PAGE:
3 Goal-Setting Tips for First-Time Marathoners

For most first-time marathoners, pulling the registration trigger is a monumental moment. Surpassed, almost instantly, by the sudden realization that you actually have to do the race. Over time, this dread is replaced by you trying to come to terms with what it means to train to complete 26.2 miles.

But it doesn't have to be a constant uphill battle. Structured properly, training for and racing a marathon can be a relativley simple and fun experience. Here are three tips to help you keep your marathon journey simple and effective.

Step One: Be Consistent 

The secret to getting ready for a marathon is not contained in one magical workout that you are going to find in next installment of your favorite running magazine. It also can't be found in the distance of any one individual "long run" despite the fact that an informal survey of 10 runners will give you 10 different recommendations for a distance.

The secret to getting ready for race day is simple: Run well and run often. 

  • Whatever plan you choose, keep it simple.
  • Build it into your regular weekly and daily schedule so that you don't have to jump through too many hoops to make it work.
  • Keep it fun by involving your friends or finding a local running group.
  • Find intermediary races between now and the big day to keep you focused and on point.
  • Schedule a variety of runs, some easy and some hard—mostly short, but once a week go long.
  • Alternate long run weeks with intermediate distance long runs, such as 16 miles, then 12 miles, then 18 miles, then 12 miles, etc.
  • Take frequent days off to ensure you get enough rest, especially after long- and hard-run days. 

More: 3 Steps to Long-Run Recovery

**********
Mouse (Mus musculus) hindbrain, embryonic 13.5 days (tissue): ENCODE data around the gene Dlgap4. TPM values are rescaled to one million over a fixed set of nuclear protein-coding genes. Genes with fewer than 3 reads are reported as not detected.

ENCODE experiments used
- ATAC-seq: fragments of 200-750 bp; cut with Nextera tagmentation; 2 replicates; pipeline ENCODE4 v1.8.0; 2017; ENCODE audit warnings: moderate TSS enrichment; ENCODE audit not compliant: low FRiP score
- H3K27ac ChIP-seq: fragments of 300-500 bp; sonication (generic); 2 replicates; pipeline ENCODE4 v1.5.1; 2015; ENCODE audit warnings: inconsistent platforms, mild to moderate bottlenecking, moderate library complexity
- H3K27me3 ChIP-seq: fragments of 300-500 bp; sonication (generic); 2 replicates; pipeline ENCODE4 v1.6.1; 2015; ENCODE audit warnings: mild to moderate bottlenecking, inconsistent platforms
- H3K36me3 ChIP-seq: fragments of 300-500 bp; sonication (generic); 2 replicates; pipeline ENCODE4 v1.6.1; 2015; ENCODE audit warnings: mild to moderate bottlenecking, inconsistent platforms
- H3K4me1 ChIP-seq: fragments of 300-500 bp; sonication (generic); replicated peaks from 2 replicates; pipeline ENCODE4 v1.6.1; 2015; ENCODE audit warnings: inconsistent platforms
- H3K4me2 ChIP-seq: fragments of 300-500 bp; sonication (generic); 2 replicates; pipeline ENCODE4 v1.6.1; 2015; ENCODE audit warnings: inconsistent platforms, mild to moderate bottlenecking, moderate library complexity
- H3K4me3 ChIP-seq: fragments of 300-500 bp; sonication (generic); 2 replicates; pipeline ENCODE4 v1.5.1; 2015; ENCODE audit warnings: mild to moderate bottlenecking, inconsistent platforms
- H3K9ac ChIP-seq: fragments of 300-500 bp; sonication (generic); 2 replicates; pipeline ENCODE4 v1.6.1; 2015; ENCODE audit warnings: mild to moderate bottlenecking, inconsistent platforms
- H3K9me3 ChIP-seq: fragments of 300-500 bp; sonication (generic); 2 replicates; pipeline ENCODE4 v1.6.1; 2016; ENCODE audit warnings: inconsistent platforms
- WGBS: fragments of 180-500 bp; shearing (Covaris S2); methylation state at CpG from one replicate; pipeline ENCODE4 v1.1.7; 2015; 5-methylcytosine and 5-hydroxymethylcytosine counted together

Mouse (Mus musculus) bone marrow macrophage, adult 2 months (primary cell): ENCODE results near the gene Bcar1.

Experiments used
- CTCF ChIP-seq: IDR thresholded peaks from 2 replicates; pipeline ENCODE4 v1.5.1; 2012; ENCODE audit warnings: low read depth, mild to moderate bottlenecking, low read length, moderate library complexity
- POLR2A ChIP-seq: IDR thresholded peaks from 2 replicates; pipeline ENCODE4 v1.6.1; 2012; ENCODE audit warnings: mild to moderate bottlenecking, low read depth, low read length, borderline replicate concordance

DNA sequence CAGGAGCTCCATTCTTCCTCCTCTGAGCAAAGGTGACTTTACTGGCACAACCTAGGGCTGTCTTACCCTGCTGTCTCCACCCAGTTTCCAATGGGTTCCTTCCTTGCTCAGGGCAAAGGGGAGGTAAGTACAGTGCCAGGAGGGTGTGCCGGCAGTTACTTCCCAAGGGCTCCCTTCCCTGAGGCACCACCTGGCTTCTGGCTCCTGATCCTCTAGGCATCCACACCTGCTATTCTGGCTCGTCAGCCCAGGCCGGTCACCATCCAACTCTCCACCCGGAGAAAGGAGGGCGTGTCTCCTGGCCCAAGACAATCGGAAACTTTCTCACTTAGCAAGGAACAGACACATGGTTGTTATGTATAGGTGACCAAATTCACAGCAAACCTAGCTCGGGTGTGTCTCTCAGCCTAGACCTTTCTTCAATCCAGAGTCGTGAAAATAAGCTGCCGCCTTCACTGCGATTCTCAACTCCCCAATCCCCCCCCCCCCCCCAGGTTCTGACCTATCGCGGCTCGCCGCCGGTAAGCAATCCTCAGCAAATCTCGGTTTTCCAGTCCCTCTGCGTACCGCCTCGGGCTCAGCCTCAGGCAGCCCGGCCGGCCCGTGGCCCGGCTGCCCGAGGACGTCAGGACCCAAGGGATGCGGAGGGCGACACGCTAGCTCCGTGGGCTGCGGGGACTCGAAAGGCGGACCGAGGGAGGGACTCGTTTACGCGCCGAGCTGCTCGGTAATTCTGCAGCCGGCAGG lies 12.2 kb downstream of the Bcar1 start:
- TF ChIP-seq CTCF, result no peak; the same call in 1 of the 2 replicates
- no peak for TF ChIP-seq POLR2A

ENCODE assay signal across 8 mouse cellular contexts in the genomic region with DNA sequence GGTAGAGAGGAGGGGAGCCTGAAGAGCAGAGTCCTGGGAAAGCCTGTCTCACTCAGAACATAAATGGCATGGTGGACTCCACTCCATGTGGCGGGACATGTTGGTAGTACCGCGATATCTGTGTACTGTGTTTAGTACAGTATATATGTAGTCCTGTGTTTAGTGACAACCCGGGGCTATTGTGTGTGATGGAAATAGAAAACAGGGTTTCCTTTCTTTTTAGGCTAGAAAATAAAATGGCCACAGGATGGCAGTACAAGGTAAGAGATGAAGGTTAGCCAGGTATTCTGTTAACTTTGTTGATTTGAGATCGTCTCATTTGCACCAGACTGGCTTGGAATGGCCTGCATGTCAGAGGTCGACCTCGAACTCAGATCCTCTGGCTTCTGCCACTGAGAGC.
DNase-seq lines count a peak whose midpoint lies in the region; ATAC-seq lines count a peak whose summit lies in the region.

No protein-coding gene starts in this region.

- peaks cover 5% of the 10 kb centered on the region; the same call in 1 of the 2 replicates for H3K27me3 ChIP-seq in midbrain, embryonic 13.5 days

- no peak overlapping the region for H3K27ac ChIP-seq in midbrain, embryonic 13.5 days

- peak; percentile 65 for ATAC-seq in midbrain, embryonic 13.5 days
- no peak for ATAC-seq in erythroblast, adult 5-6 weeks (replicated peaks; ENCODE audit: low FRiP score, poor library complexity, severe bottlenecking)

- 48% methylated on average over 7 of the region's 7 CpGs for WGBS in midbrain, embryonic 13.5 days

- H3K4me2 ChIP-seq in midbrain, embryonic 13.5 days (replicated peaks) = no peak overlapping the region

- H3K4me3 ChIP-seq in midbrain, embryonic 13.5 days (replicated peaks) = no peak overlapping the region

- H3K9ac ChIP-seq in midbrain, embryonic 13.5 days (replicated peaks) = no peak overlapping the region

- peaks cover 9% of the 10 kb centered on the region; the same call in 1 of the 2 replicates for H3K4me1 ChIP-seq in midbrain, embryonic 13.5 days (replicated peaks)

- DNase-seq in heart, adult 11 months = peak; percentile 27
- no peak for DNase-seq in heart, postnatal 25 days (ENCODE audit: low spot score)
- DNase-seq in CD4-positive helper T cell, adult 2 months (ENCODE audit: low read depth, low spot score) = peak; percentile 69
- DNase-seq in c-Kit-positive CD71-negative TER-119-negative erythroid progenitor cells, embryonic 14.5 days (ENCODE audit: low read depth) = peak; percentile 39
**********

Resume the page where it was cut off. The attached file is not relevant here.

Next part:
Step Two: Manage Your Recovery 

While most new runners get excited about the running and the racing, the savvy runner will tell you that the time when you are not running is equally important. While the work and subsequent fatigue of training create the opportunity for functional adaptations (aka improvements), the only way those gains can take root is when you recover.

More: Speed Up Your Recovery

But, contrary to conventional wisdom, recovery is more than just drinking the right ratio of carbs to protein after a hard workout (4:1, in case you were wondering). It's about creating the conditions for constant growth and absorption of work.

Here are some simple yet very effective ways to make sure you are recovering properly.

  • Consistent sleep makes a huge difference in your ability to recover. Most people need eight hours a night, but the average is closer to six. Do your best to get seven and we'll call it even. 
  • A consistent wake time also helps. If you can't get the same amount of sleep, work on a regular rising ritual so your body gets acclimated to the morning (especially if you are moving to morning workouts). This will also help you do a better job of getting to bed at a reasonable hour. 
  • Don't just run, cross-train, too. The pounding of the open road can take a toll; avoid this situation by mixing in alternate days of aerobic activity such as cycling, swimming, roller blading and even just walking. It all adds up. 

More: How Beginning Runners Can Improve Endurance Without Injury

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